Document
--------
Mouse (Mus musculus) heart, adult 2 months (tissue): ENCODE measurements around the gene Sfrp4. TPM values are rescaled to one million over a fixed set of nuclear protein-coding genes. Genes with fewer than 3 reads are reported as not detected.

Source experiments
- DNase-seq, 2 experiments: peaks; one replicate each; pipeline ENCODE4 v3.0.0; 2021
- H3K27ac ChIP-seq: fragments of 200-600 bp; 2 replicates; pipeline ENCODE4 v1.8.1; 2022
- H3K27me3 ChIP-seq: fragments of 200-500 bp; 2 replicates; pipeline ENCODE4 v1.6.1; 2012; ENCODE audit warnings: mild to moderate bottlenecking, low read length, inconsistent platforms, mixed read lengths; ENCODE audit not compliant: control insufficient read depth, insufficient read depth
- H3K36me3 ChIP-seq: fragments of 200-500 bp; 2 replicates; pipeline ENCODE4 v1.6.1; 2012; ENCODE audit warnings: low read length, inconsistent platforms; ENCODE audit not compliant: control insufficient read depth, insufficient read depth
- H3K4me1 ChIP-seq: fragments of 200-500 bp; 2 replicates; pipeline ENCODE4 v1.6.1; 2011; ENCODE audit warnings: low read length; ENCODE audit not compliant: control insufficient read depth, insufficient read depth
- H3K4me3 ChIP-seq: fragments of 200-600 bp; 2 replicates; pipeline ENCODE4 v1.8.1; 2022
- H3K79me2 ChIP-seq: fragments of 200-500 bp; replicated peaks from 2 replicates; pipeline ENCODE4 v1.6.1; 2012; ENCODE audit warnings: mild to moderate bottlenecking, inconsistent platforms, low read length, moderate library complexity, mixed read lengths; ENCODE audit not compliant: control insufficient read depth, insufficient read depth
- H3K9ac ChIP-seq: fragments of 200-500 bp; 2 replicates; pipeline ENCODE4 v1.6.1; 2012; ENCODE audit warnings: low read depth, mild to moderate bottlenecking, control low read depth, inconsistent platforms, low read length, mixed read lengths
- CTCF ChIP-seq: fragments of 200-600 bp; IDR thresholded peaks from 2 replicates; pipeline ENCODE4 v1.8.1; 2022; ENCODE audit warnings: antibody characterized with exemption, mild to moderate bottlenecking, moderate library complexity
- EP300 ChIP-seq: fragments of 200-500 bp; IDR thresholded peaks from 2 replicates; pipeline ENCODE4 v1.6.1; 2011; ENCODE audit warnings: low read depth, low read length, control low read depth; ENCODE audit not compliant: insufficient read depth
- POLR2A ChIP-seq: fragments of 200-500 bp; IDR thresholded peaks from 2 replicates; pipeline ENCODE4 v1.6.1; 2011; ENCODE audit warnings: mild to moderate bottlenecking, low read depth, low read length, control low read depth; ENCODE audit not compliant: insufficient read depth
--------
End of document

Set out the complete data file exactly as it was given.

Mouse (Mus musculus) heart, adult 2 months (tissue): ENCODE measurements around the gene Sfrp4. TPM values are rescaled to one million over a fixed set of nuclear protein-coding genes. Genes with fewer than 3 reads are reported as not detected.

Source experiments
- DNase-seq, 2 experiments: peaks; one replicate each; pipeline ENCODE4 v3.0.0; 2021
- H3K27ac ChIP-seq: fragments of 200-600 bp; 2 replicates; pipeline ENCODE4 v1.8.1; 2022
- H3K27me3 ChIP-seq: fragments of 200-500 bp; 2 replicates; pipeline ENCODE4 v1.6.1; 2012; ENCODE audit warnings: mild to moderate bottlenecking, low read length, inconsistent platforms, mixed read lengths; ENCODE audit not compliant: control insufficient read depth, insufficient read depth
- H3K36me3 ChIP-seq: fragments of 200-500 bp; 2 replicates; pipeline ENCODE4 v1.6.1; 2012; ENCODE audit warnings: low read length, inconsistent platforms; ENCODE audit not compliant: control insufficient read depth, insufficient read depth
- H3K4me1 ChIP-seq: fragments of 200-500 bp; 2 replicates; pipeline ENCODE4 v1.6.1; 2011; ENCODE audit warnings: low read length; ENCODE audit not compliant: control insufficient read depth, insufficient read depth
- H3K4me3 ChIP-seq: fragments of 200-600 bp; 2 replicates; pipeline ENCODE4 v1.8.1; 2022
- H3K79me2 ChIP-seq: fragments of 200-500 bp; replicated peaks from 2 replicates; pipeline ENCODE4 v1.6.1; 2012; ENCODE audit warnings: mild to moderate bottlenecking, inconsistent platforms, low read length, moderate library complexity, mixed read lengths; ENCODE audit not compliant: control insufficient read depth, insufficient read depth
- H3K9ac ChIP-seq: fragments of 200-500 bp; 2 replicates; pipeline ENCODE4 v1.6.1; 2012; ENCODE audit warnings: low read depth, mild to moderate bottlenecking, control low read depth, inconsistent platforms, low read length, mixed read lengths
- CTCF ChIP-seq: fragments of 200-600 bp; IDR thresholded peaks from 2 replicates; pipeline ENCODE4 v1.8.1; 2022; ENCODE audit warnings: antibody characterized with exemption, mild to moderate bottlenecking, moderate library complexity
- EP300 ChIP-seq: fragments of 200-500 bp; IDR thresholded peaks from 2 replicates; pipeline ENCODE4 v1.6.1; 2011; ENCODE audit warnings: low read depth, low read length, control low read depth; ENCODE audit not compliant: insufficient read depth
- POLR2A ChIP-seq: fragments of 200-500 bp; IDR thresholded peaks from 2 replicates; pipeline ENCODE4 v1.6.1; 2011; ENCODE audit warnings: mild to moderate bottlenecking, low read depth, low read length, control low read depth; ENCODE audit not compliant: insufficient read depth